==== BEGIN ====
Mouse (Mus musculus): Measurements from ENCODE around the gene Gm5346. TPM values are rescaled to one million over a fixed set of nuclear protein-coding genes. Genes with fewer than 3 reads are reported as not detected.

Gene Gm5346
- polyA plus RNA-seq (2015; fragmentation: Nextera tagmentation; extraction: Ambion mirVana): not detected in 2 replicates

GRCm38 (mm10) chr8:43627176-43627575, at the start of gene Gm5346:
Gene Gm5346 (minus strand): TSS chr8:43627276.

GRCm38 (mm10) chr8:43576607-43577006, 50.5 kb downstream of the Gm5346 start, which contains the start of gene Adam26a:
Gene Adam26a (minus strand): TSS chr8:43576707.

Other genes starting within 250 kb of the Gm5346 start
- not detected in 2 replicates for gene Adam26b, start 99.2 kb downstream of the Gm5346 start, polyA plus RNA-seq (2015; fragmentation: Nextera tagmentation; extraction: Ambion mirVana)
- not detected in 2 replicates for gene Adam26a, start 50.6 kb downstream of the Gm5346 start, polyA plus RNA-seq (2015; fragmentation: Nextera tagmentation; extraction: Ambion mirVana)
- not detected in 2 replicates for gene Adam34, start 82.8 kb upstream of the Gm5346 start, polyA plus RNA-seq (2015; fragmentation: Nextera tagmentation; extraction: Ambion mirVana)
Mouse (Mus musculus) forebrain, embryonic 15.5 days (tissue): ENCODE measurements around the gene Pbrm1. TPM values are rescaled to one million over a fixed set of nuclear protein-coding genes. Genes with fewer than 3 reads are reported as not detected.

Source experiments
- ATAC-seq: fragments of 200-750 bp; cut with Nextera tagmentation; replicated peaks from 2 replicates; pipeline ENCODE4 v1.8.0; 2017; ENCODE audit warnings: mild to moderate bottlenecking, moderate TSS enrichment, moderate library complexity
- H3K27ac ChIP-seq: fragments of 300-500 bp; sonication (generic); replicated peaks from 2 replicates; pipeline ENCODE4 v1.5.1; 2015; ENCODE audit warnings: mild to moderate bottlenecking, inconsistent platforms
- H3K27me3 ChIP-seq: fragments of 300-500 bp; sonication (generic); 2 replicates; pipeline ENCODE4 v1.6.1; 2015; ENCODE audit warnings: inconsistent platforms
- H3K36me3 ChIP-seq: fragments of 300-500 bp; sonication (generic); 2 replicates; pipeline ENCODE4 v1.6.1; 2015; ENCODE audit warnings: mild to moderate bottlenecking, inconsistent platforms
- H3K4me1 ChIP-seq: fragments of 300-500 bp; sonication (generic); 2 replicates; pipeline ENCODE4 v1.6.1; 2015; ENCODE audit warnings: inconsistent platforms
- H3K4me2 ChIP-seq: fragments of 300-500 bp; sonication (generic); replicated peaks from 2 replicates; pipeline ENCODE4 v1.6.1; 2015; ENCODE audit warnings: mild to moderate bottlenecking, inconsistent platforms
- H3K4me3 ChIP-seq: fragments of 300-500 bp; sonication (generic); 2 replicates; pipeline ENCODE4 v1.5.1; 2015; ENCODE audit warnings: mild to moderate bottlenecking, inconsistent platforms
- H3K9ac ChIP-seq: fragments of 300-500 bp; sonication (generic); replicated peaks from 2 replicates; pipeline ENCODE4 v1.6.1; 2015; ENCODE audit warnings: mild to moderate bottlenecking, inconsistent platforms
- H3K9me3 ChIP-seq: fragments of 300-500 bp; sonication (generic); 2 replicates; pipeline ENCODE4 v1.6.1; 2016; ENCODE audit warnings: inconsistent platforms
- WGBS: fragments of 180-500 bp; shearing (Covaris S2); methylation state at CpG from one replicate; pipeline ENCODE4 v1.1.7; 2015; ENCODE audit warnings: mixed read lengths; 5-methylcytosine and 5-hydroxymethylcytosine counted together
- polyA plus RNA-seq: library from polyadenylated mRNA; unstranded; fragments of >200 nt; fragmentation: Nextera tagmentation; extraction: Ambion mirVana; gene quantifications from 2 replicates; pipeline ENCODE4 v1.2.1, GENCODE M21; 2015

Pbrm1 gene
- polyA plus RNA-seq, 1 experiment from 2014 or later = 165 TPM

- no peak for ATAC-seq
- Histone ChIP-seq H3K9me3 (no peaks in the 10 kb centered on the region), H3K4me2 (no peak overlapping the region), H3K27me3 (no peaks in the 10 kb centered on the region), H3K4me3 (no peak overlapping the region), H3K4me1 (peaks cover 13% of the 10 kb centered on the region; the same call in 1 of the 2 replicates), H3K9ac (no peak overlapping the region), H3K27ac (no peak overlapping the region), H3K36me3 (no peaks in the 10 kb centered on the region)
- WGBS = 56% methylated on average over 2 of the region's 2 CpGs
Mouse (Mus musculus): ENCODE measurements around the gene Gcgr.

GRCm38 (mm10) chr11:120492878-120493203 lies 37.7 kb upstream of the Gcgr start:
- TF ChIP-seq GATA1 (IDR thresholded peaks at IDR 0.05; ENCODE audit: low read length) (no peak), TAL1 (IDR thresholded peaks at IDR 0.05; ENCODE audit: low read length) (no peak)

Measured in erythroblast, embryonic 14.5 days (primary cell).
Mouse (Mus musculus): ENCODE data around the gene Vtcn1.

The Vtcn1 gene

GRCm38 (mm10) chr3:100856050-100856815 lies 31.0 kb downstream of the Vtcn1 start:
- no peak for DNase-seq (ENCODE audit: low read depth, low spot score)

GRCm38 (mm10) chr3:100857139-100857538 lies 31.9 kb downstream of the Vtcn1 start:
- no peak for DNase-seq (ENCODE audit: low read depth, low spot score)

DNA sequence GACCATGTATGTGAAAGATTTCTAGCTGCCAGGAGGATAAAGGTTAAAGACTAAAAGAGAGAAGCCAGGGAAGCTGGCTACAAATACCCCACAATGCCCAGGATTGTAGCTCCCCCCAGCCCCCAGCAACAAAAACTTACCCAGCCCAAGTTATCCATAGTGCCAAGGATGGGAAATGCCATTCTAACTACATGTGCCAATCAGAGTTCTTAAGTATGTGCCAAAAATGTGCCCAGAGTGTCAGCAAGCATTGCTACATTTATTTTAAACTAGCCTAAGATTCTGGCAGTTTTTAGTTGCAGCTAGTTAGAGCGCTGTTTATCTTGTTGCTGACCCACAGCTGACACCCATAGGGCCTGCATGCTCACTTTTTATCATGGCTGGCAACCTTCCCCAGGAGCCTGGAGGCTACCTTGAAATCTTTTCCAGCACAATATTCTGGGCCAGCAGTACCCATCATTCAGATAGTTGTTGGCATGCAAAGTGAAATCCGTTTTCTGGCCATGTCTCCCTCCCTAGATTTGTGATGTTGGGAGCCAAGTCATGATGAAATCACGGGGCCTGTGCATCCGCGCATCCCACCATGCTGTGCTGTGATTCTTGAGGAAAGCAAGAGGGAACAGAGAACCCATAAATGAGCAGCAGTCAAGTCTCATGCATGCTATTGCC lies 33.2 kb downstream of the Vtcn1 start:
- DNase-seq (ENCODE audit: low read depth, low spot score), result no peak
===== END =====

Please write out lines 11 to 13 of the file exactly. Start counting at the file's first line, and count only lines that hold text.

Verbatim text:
- not detected in 2 replicates for gene Adam34, start 82.8 kb upstream of the Gm5346 start, polyA plus RNA-seq (2015; fragmentation: Nextera tagmentation; extraction: Ambion mirVana)
Mouse (Mus musculus) forebrain, embryonic 15.5 days (tissue): ENCODE measurements around the gene Pbrm1. TPM values are rescaled to one million over a fixed set of nuclear protein-coding genes. Genes with fewer than 3 reads are reported as not detected.

Source experiments